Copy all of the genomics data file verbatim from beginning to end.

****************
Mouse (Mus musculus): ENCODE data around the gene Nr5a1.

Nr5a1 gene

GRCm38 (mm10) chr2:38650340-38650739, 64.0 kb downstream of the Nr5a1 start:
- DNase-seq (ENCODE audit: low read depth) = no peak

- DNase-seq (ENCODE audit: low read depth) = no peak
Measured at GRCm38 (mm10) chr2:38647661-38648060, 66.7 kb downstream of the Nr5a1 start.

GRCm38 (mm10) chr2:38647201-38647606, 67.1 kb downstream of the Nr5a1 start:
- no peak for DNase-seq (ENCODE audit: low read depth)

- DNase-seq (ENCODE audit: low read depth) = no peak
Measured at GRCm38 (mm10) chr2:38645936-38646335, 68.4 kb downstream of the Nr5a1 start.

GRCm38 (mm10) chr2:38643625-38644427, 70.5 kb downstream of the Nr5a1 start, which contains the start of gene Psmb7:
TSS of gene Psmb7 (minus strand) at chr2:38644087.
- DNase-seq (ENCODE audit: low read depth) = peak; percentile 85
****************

Mouse (Mus musculus): ENCODE data around the gene Nr5a1.

Nr5a1 gene

GRCm38 (mm10) chr2:38650340-38650739, 64.0 kb downstream of the Nr5a1 start:
- DNase-seq (ENCODE audit: low read depth) = no peak

- DNase-seq (ENCODE audit: low read depth) = no peak
Measured at GRCm38 (mm10) chr2:38647661-38648060, 66.7 kb downstream of the Nr5a1 start.

GRCm38 (mm10) chr2:38647201-38647606, 67.1 kb downstream of the Nr5a1 start:
- no peak for DNase-seq (ENCODE audit: low read depth)

- DNase-seq (ENCODE audit: low read depth) = no peak
Measured at GRCm38 (mm10) chr2:38645936-38646335, 68.4 kb downstream of the Nr5a1 start.

GRCm38 (mm10) chr2:38643625-38644427, 70.5 kb downstream of the Nr5a1 start, which contains the start of gene Psmb7:
TSS of gene Psmb7 (minus strand) at chr2:38644087.
- DNase-seq (ENCODE audit: low read depth) = peak; percentile 85